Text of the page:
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From Washington to Obama, 10 American Presidents a podcast narrated by guest hosts. The life and legacy of an American President. Each show is intercut with music and where possible archive news clips or dramatisations to set a feeling of place and time.

10 American Presidents Podcas‪t‬ Roifield Brown

    • Gesellschaft und Kultur
    • 5.0 • 3 Bewertungen

From Washington to Obama, 10 American Presidents a podcast narrated by guest hosts. The life and legacy of an American President. Each show is intercut with music and where possible archive news clips or dramatisations to set a feeling of place and time.

    The Election of 1960 - Kennedy vs Nixon part 1

    The Election of 1960 - Kennedy vs Nixon part 1

    The 1960 United States presidential election was the 44th quadrennial presidential election. It was held on Tuesday, November 8, 1960. In a closely contested election, Democratic United States Senator John F. Kennedy defeated incumbent Vice President Richard Nixon, the Republican Party nominee.
     
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    • 45 Min.
    EP: 26 - Inaugural addresses with Clint Loshe - live on Zoom

    EP: 26 - Inaugural addresses with Clint Loshe - live on Zoom

    Newly sworn-in presidents usually give a speech referred to as an inaugural address. As with many inaugural customs, this one was started by George Washington in 1789. After taking his oath of office on the balcony of Federal Hall, he proceeded to the Senate chamber where he read a speech before members of Congress and other dignitaries. Every president since Washington has delivered an inaugural address. While many of the early presidents read their addresses before taking the oath, current custom dictates that the chief justice administer the oath first, followed by the president's speech.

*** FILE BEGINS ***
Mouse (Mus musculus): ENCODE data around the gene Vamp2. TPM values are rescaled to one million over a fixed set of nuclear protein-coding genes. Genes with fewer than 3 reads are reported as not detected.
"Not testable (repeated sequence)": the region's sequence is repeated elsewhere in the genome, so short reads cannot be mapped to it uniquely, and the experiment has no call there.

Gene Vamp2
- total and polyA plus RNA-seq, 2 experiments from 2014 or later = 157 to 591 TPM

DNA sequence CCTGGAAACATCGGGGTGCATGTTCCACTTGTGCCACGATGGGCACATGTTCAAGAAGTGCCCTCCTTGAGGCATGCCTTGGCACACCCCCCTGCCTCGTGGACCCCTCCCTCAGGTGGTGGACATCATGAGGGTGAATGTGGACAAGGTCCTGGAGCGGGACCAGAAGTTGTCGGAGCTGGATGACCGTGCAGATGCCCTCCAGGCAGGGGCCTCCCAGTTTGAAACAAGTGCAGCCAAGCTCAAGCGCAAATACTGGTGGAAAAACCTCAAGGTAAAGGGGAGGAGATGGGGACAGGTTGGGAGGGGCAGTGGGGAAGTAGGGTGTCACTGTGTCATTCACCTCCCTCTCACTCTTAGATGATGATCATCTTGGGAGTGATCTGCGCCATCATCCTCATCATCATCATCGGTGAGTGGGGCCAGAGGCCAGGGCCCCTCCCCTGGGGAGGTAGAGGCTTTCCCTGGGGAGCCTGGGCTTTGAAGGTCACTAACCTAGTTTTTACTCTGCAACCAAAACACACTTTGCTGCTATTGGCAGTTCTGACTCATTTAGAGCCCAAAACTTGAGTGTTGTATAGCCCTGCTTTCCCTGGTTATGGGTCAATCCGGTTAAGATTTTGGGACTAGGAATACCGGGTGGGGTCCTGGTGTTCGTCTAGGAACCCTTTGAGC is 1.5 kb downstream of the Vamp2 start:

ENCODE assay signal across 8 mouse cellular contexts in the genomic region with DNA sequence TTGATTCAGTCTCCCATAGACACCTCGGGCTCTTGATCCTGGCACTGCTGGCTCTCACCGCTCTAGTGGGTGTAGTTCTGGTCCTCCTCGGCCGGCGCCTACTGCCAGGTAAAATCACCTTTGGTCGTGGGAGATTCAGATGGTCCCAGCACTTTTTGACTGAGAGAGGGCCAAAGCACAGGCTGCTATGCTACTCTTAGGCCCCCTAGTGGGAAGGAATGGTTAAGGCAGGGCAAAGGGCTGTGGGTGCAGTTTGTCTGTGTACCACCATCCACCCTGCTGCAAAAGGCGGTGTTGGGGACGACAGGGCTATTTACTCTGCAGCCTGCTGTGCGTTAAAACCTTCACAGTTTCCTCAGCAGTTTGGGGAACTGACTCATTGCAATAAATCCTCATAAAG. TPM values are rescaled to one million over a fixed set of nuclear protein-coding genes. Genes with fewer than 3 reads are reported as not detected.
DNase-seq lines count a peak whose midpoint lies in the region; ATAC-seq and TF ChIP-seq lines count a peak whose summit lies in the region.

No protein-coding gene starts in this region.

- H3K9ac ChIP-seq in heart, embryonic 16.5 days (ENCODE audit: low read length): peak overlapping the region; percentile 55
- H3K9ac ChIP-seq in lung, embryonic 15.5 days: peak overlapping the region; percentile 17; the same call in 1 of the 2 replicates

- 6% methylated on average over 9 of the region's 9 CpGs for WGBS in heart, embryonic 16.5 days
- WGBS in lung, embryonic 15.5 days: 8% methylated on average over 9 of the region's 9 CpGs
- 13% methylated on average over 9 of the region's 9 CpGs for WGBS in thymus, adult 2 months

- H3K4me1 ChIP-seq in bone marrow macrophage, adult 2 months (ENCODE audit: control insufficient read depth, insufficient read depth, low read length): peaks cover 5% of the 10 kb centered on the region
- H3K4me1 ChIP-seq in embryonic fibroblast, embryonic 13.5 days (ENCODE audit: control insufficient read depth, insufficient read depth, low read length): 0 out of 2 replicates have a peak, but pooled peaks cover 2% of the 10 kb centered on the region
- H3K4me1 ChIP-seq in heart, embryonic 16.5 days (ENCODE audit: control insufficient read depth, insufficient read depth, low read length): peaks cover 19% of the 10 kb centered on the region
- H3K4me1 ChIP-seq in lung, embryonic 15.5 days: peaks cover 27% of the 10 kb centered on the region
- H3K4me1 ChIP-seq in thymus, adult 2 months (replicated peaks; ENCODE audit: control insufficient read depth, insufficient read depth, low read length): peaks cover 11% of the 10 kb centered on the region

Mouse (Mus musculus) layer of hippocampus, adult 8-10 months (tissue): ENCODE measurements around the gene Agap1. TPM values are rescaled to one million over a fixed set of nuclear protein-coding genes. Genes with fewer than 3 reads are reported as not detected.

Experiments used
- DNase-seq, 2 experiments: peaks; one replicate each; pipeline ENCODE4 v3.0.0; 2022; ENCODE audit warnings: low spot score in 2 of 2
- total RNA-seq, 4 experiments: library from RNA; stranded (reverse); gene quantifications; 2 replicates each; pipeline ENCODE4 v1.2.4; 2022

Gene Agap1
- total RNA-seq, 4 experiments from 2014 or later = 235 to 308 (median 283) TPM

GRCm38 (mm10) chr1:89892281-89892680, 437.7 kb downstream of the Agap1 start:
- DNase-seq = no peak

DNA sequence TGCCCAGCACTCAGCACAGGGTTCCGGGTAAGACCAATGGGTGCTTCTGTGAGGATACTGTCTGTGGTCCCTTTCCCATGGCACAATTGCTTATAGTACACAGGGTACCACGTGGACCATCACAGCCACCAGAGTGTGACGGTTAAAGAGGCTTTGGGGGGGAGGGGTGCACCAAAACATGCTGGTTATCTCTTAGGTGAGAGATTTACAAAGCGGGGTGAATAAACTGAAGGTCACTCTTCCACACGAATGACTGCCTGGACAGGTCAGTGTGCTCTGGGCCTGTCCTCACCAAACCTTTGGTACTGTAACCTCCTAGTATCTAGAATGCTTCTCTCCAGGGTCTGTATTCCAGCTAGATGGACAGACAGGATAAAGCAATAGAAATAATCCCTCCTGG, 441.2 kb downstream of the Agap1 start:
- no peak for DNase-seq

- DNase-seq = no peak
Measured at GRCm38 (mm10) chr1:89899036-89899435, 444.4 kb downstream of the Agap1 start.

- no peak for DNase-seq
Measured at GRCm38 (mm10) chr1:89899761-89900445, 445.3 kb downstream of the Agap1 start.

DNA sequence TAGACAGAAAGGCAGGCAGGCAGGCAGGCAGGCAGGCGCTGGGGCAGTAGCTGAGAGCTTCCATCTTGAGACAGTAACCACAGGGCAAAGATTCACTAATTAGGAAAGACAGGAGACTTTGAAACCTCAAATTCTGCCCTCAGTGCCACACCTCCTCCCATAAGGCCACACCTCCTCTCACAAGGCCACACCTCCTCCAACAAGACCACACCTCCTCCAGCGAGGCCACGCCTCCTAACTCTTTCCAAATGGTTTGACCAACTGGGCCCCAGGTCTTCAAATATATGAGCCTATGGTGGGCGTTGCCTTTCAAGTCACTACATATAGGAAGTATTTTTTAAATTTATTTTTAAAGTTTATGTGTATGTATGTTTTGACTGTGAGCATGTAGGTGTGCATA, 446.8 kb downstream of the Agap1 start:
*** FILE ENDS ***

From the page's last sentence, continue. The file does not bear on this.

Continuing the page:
Jefferson's first inaugural. This comes on the heels of the election of 1800, famous for how divisive it was. Jefferson talks about the need to "restore to social intercourse that harmony and affection" that had taken a pretty severe beating. "We are all Republicans, we are all Federalists."


    Lincoln's first inaugural. The famous lines about "we must not be enemies" begin in the final paragraph of the speech. There's also a good angle on speechwriting here, because the final paragraph was not written by Lincoln, but drafted by his incoming secretary of state, William Seward—which Lincoln then polishes into the famous lines we're familiar with.


    Lincoln's second inaugural. This is one of the shortest inaugurals, in which Lincoln basically says up front "I don't need to tell you that there was a war..." and I think it's notable that it *sounds* tired, even on the page. The famous "with malice toward none" quote begins.


    FDR's first inaugural. FDR opens with the section that includes the famous "The only thing we have to fear is fear itself." (Which is possibly something he picked up from Thoreau!) "This is preeminently the time to speak the truth, the whole truth, frankly and boldly. Nor need we shrink from honestly facing conditions in our country today" are something relevant to today. His closing lines are also pretty good in terms of talking about coming together to face down a national emergency.